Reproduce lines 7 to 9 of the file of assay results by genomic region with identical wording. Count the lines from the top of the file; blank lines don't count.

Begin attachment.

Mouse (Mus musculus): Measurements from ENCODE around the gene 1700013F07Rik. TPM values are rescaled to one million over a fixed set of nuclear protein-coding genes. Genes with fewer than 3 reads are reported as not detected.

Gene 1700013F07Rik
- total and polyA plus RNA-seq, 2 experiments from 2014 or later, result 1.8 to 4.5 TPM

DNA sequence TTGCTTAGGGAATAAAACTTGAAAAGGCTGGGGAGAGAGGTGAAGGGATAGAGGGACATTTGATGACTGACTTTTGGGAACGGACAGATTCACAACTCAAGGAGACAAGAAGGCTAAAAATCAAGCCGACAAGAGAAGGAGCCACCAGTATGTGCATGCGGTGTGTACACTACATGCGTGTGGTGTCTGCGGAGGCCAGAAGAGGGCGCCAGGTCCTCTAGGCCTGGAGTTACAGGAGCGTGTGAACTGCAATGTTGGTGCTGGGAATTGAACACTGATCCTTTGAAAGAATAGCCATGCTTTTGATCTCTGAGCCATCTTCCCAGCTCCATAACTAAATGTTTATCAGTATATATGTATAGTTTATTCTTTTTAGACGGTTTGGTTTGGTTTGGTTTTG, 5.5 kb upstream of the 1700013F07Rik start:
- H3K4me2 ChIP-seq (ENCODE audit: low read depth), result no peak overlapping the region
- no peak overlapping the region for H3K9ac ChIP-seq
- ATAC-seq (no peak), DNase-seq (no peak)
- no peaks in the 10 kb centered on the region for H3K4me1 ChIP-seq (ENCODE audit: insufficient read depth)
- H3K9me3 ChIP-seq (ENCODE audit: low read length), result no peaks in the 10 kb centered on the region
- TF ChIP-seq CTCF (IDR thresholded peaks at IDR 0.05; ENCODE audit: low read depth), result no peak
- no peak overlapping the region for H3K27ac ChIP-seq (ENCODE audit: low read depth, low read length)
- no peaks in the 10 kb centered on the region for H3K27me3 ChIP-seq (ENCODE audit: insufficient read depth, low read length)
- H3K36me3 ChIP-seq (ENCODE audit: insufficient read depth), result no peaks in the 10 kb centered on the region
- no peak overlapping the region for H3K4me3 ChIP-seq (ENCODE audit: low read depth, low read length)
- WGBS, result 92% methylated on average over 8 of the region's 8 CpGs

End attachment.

- ATAC-seq (no peak), DNase-seq (no peak)
- no peaks in the 10 kb centered on the region for H3K4me1 ChIP-seq (ENCODE audit: insufficient read depth)
- H3K9me3 ChIP-seq (ENCODE audit: low read length), result no peaks in the 10 kb centered on the region